Wabi-sabi is a Japanese philosophy of embracing the imperfection and finding beauty in it. It’s a concept that everything in life moves forward, and that includes nature.
Almost a month ago, it was Christmas time. Houses everywhere played the sweet sounds of Christmas and gathered around to decorate and adorn their Christmas trees. In my local neighbourhood, the scouts have run out of fresh pine trees, and Christmas tree stands just weeks before Christmas. When I strolled around my local mall, I found that you can buy personalised ornaments (which aren’t cheap by the way) to hang in your Christmas trees. But just shy of a month afterwards, what happened to those much loved Christmas trees?
A dead Christmas tree dumped on the footpath is a common sight I see on my way to drop my little one to daycare. I wonder what my one year old thinks of the thrown Christmas tree. Was Christmas a lie? I wonder what the people who dumped the Christmas tree thought when they tossed the tree out.
Symbolism is uniquely a human talent. One that has helped us evolve to be the top dogs in the animal kingdom. If the Christmas tree with a star on top of it symbolises peace, love, harmony — all the good things about what Christmas is supposed to mean. Then what does a dumped dead Christmas tree on a footpath tell? It tells me, it’s a crime scene!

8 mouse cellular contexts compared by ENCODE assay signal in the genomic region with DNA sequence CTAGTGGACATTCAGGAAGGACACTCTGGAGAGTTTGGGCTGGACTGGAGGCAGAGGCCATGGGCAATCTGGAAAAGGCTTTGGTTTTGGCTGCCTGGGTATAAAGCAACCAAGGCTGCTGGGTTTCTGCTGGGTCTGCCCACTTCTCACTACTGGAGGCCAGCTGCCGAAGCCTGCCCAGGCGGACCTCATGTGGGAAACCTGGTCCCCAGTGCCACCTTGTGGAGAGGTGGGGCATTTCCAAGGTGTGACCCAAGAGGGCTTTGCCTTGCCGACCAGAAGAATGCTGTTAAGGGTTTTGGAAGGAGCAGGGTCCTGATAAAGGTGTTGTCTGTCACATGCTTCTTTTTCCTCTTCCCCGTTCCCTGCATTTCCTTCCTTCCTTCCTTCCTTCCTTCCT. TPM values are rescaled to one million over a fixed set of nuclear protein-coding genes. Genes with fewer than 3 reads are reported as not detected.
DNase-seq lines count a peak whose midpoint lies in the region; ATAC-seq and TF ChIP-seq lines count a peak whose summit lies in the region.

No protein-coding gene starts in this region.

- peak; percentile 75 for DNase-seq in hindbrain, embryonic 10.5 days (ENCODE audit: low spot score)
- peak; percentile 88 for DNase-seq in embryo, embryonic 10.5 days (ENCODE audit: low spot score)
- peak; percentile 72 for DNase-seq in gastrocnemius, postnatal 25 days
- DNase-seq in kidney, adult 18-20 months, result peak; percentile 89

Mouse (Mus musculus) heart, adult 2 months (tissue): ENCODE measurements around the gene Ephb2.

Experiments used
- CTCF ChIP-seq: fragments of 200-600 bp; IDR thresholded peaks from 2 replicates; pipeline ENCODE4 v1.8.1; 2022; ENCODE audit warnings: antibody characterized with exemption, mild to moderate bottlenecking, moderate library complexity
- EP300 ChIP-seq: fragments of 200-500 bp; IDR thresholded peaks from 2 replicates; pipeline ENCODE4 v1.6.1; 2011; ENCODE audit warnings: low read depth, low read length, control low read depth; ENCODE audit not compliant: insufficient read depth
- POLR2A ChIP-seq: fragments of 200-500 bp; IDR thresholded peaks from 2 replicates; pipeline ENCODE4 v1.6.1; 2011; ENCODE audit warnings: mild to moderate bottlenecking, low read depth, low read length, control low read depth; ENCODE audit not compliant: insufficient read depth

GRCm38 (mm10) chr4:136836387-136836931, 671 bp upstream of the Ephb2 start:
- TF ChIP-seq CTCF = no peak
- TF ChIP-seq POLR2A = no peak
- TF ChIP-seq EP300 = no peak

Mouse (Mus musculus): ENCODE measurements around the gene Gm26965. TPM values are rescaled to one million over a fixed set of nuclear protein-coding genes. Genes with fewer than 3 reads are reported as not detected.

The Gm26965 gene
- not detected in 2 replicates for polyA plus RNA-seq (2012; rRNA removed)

What do you love about Christmas? I know a lot of adults who says they hate Christmas or don’t celebrate it anymore.
Well, what about when you were a kid? What were your fondest memories of Christmas?
When I was a kid, my most special memories were the ones I spent with my family. We sang Christmas carols; we would put on our best clothes for the Chrismas eve mass, and just before bed on Christmas eve — all the kids would hang socks by the window with their written wishes inside.
These memories were not about material things. I don’t remember the gifts; I don’t even remember if we had a Christmas tree or not; I do remember the love and laughs.
Maybe the sight of the dead Christmas tree was shocking for me because it is such a blatant display of short-termism.
In a world where we can get anything with just a click, we buy something and say that we love it, and yet a few short weeks later we toss it out then replace it with something new. The cycle continues. The memories get shorter; the love gets shallower, and the new gets adored.
Is this the way of loving I want to teach my kid? I sure don’t.
As I push my little one in her stroller, I think that the gift of learning Wabi-sabi is becoming even more pressing. Finding beauty in the cracks and embracing its imperfection. Maybe one day she’ll grow to love passionately, be easy on herself, and not dump a Christmas tree by the foot path.
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